Unlike many commentators, through my work as a driving instructor, I meet many immigrants, get to know them personally. I have enjoyed their hospitality, shared meals with them in their homes, listened to sad, heartbreaking stories. Yonas a farmer, Yohannes a maths teacher, Yohan an aero engineer, Roben university lecturer and author, Bisrat a mechanical engineer. This is a small cross section of the Africans; Ethiopians, Eritreans, Zimbabweans and Nigerians that I teach to drive. They are all intelligent, educated people, but here in the UK they are all employed in warehouses, factories and kitchens. A shocking waste of talent here and a tragic loss for Africa.

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Luwam.

Another of my pupils, Luwam, a lovely Ethiopian mother of two children, said to me, “this is not my country, it is painful, too painful. I miss my country, my home.” But, like Yohannes she is resigned to accepting her lot to ensure a future for her children. This longing for their homeland is a common emotion amongst the immigrants I know.

I have listened to well off politicians, celebrities and actors, living isolated in the leafy suburbs of London, their children at nice schools, suggesting we accept thousands of immigrants, distribute them around the country. Ten families to each town has been suggested. A news reporter then interviewed a local resident of Wolverhampton who pointed out that ten families in her neighbourhood will mean less housing opportunities for her son or daughter, additional pressure for school places for her grandchildren and longer queues in her doctors surgery. I totally agree with the noble sentiments expressed by the politicians, luvvies and celebrities as they compete to wave their compassion credentials. But, but, I also share the constituent’s fears. An ordinary person, her life style was closer to mine; my life, my problems. After all, it is not so long ago, during the election campaign, that we were told that the NHS was in the grip of catastrophic crisis, there was a massive housing shortage and millions were queuing at food banks. An exaggeration, I suspect but nevertheless, there are problems here and now. So, while we must do something to help the migrants it must be planned, considered and pragmatic.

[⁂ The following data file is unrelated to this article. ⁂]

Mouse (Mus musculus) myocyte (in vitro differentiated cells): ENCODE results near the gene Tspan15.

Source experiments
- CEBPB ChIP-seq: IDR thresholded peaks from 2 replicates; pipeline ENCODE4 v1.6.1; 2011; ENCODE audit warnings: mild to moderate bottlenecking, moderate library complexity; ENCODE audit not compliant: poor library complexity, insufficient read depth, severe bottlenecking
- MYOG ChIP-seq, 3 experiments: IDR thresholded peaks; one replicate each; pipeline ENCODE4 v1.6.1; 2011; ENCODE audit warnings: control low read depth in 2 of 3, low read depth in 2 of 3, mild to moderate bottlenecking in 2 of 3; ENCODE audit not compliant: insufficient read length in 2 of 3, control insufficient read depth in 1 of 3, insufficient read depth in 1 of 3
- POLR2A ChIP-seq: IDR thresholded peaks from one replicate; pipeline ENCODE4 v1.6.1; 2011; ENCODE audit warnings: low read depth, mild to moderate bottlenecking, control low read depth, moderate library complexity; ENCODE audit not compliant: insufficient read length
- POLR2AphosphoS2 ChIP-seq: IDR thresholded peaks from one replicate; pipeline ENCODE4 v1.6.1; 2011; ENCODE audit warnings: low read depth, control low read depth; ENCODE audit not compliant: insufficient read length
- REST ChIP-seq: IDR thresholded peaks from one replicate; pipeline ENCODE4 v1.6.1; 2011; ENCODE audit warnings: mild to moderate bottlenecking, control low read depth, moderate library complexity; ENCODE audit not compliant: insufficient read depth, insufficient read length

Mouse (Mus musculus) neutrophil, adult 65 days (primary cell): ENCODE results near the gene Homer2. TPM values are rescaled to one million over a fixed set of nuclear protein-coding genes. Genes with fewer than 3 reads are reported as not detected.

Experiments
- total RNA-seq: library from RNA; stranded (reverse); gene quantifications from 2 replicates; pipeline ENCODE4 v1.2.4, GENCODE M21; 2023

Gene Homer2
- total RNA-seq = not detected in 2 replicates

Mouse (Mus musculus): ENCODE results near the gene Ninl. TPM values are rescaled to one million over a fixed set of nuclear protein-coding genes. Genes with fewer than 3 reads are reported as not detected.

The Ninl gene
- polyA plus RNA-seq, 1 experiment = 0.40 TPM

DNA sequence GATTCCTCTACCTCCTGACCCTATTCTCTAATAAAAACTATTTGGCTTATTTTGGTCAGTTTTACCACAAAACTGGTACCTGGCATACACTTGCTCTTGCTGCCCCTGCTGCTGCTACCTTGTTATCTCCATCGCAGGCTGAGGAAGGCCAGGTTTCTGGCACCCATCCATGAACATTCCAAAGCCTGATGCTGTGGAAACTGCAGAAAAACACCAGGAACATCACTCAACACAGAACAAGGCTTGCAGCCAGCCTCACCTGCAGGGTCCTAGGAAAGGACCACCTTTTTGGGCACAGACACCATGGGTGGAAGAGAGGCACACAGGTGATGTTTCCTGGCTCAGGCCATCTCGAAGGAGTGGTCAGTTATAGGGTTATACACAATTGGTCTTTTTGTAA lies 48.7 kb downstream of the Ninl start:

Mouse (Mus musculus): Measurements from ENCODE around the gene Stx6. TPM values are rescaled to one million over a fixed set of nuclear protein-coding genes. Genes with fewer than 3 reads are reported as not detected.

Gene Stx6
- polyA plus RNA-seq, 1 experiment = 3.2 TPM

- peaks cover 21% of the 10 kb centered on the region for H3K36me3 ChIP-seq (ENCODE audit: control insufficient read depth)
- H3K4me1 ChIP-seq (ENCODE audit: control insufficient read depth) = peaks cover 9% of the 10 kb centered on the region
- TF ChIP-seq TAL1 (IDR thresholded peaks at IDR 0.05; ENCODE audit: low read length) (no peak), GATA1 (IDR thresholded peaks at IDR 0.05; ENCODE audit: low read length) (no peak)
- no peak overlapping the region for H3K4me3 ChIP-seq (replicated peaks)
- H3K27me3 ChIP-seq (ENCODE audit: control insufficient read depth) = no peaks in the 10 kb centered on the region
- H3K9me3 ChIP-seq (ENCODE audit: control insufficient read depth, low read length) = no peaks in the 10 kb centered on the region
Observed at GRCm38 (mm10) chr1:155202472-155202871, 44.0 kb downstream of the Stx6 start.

One of my father’s pithy pearls of wisdom was that ‘problems only require solutions’. The only real solution is to fix Africa: almost an insurmountable problem. After the Iraq debacle it is obvious that the migration crisis will not be sorted if we persist in trying to foist our political, cultural and social systems on the Africans. The long term solutions, lie in Africa, as for many Africans, like Luwam, home is where the heart is.

Breaking bad news

imageI have just finished watching the box set of Breaking Bad. If you haven’t seen it, watch it, it’s brilliant.